It would be lovely to just know what is 'wrong' with you. As Zhimbo said, you may feel uneasy about a diagnosis not grounded in fact. I agree with you, especially when it comes to uniformly medicating people without certainty. It can be disastrous to jump to conclusions, and unfortunately many have suffered at the hands of incorrect diagnostics throughout history.


What is wrong with me? According to therapists, I have ADHD as well as mild depression. I wouldn't consider these disorders though, merely personality characteristics that are a part of who I am.

Its not just that I think that diagnosis is suspect to the vagaries associated with any medical profession- I don't think they know exactly what they are diagnosing.

If they define a bunch of attributes as a disorder, then yes, I have a disorder by definition.

But what is a disorder and how do you delineate normal variations in human behavior from a disorder? Again, why is homosexuality no longer a mental disorder? What startling new finding made them change there mind?


This message is a reply to:
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anastasia
Member (Idle past 4032 days)
Posts: 1857
From: Bucks County, PA
Joined: 11-05-2006


Message 9 of 41 (404415)
06-08-2007 7:09 PM
Reply to: Message 8 by JustinC
06-08-2007 6:02 PM


JustinC, I think that you and I are probably 'weirdos' to think about these things, but I understand you completely.

My family has a history of depression which they are constantly projecting onto me. EVERYTHING I talk about is a symptom.I feel I have more of an anxiety disorder if anything, because I DO get panic attacks. Sis was diagnosed with a mild epilepsy for things which I experience as well. The 'things' could also be linked to stress or self-induced anxiety.

My point is, I KNOW what is wrong with me. I need a freakin' night out more than once a month, I need to get some things into perspective, stop being a perfectionist, and just chill. I don't want to be medicated for a condition that may honestly be due to externals.


This message is a reply to:
 Message 8 by JustinC, posted 06-08-2007 6:02 PM JustinC has not yet responded

    
JustinC
Member (Idle past 2923 days)
Posts: 624
From: Pittsburgh, PA, USA
Joined: 07-21-2003


Message 10 of 41 (404799)
06-09-2007 8:48 PM


Let me see if I can jumpstart this subject by asking the more general question: what is health and what is disease?

The problem with defining disease is present in biological illness as well as mental illnesses. One possible definition for disease is:


Any characteristic which hinders or impedes the body's natural functioning as explained by evolutionary biology

Using this definition, it is somewhat clearer why we view some body states as diseased and others not. For example, childhood leukemia severely decreases the body's intended function to reproduce and pass on its genes. The same can be said of heart disease, retardation, diabetes, Alzheimer's, etc.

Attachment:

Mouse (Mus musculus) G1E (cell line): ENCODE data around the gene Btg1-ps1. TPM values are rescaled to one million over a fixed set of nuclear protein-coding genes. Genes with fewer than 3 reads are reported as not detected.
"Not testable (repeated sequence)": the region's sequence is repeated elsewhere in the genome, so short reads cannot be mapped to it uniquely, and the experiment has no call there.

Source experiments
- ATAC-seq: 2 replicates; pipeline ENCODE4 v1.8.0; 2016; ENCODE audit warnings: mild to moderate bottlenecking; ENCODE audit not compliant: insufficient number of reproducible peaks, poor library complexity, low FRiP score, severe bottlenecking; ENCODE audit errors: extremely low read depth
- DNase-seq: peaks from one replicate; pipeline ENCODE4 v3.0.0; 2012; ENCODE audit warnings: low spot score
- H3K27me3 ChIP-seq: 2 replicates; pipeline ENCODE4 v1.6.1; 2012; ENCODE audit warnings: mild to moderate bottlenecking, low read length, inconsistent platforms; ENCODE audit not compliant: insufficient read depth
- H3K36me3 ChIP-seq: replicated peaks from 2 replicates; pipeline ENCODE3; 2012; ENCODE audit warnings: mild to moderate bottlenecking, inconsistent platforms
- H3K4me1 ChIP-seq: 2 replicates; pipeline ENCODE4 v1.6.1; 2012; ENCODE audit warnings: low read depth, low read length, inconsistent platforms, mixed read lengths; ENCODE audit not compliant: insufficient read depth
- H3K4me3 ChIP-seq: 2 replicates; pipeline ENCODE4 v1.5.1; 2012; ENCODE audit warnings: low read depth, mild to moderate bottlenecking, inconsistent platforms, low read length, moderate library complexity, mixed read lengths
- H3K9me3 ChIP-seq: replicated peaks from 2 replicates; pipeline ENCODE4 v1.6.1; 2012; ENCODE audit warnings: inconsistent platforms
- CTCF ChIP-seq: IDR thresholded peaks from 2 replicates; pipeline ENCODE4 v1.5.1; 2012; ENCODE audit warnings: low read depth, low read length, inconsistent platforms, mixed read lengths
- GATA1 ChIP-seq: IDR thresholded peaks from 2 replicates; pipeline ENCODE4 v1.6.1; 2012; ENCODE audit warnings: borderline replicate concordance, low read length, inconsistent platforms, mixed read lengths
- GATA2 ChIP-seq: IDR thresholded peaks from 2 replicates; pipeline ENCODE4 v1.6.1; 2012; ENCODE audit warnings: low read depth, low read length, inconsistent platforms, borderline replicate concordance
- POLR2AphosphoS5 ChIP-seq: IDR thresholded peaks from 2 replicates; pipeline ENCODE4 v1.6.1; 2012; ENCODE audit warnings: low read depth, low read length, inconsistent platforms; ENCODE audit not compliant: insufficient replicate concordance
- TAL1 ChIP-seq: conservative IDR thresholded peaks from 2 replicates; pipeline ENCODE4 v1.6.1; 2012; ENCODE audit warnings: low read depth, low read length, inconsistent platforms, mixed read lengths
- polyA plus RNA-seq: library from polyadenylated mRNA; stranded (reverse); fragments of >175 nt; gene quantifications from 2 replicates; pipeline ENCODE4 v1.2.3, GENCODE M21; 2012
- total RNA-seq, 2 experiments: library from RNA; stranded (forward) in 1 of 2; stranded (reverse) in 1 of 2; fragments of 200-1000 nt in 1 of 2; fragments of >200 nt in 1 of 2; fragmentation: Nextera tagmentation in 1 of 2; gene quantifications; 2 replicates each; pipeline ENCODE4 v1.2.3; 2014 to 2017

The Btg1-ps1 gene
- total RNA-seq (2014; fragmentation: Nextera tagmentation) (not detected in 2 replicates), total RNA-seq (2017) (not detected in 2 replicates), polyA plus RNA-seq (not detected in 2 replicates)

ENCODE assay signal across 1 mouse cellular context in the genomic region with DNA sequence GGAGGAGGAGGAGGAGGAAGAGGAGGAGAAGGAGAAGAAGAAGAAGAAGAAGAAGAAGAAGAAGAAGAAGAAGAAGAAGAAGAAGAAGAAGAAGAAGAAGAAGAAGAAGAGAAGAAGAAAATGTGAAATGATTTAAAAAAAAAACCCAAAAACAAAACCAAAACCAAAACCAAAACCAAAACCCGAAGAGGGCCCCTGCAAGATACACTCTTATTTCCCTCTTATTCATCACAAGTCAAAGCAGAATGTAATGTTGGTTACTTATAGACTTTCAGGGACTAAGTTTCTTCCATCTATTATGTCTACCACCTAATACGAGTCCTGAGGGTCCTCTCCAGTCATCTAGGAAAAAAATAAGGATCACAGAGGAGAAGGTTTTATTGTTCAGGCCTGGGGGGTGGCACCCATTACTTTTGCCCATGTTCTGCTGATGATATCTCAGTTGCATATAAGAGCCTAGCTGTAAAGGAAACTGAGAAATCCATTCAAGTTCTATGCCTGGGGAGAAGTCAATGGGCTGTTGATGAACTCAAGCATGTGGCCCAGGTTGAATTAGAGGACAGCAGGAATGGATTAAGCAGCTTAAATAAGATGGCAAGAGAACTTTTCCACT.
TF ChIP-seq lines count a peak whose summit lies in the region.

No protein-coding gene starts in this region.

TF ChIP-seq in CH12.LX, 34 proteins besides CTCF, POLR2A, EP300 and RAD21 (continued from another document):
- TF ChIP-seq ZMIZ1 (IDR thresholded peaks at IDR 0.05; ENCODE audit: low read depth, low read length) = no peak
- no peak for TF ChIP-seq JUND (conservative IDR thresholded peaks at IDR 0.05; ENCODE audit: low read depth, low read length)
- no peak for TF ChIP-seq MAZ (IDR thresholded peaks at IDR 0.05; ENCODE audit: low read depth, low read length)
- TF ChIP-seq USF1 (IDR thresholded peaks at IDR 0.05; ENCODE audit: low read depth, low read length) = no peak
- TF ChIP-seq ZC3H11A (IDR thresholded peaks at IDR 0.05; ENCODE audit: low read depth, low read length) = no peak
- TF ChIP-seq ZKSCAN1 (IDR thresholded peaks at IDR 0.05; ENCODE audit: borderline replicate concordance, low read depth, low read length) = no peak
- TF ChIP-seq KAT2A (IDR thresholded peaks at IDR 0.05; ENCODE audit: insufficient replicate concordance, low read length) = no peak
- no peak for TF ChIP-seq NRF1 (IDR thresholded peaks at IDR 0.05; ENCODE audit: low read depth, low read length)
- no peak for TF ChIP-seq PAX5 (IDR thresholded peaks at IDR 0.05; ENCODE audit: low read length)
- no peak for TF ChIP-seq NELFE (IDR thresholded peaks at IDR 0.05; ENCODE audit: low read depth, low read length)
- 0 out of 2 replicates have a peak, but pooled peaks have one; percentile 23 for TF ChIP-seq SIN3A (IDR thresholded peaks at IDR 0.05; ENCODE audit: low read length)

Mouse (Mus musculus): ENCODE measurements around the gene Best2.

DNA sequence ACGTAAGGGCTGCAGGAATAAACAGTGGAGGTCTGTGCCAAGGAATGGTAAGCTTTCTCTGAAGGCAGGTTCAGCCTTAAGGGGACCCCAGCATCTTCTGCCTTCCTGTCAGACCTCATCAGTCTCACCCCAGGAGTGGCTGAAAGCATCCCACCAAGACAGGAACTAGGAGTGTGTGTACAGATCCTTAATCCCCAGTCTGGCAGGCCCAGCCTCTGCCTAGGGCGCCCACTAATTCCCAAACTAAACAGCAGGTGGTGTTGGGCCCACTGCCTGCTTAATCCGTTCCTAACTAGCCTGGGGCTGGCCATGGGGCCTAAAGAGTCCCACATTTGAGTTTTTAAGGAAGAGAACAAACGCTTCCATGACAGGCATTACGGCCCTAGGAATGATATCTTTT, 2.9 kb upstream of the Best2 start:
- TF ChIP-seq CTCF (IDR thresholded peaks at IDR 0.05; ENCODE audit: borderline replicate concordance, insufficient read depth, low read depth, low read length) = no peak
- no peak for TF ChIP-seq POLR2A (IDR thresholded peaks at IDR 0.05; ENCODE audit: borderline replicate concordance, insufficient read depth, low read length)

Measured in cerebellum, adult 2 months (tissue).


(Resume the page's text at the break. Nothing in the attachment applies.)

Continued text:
Actually, this definition is probably deficient in several respects. One case in point is "Alzheimers disease." Usually Alzheimer's sets in after the reproductive period of one's life and is this part is probably not subject to the same severity in selective pressures as earlier periods.

I think this critique can be bypassed, though, when one acknowledges that we are family-oriented creatures (more so in the past, admittedly). It is in the interest of an individual not just to produce offspring, but also to aid the offspring in producing more offspring as much as they can. So Alzheimer's can still be considered to have the affect of reducing the probabilty of having your genes present in future generations.

This is open to debate, though, and I'm willing to bet this definition is lacking is several respects when it comes under closer scrutiny.

That said, if we accept the definition for a moment it is clear why biological diseases are on surer footing than mental diseases: its not very clear there is a "normal way" for the brain, in particular the neocortex, to operate. One of the beauties of the neocortex is that it is extremely flexible and malleable to environmental conditions, that's one of its adaptive functions. In this regard, it is very unlikely that there is a rigidly defined state of for someone's behavior. To call someone's behavior a disease, then, one would have to take on the task of showing that it is counter to some intrinsic function of the brain.

This post is long enough as it is and should suffice. I would like to add, though, that maybe there is a way to define mental illness objectively in terms of the previous definition and also incorperate value-laden judgements. To be reproductively successful one should incorperate themselves in the social structure that they find themselves in. If they aren't meshing well, then there chances would seem to be diminished, atleast it seems that way to me.

Any thoughts?


Replies to this message:
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tudwell
Member (Idle past 4058 days)
Posts: 172
From: KCMO
Joined: 08-20-2006


Message 11 of 41 (404823)
06-10-2007 12:01 AM
Reply to: Message 10 by JustinC
06-09-2007 8:48 PM


I don't know that you need two separate categories. Most mental illnesses are biological diseases also, caused by chemical imbalances or malfunctions in the brain. Some of the sillier ones (sibling rivalry disorder?) may not be so objectively identified, but bipolar disorder, ADHD, schizophrenia, and other prominent illnesses are known to be caused by chemical imbalances.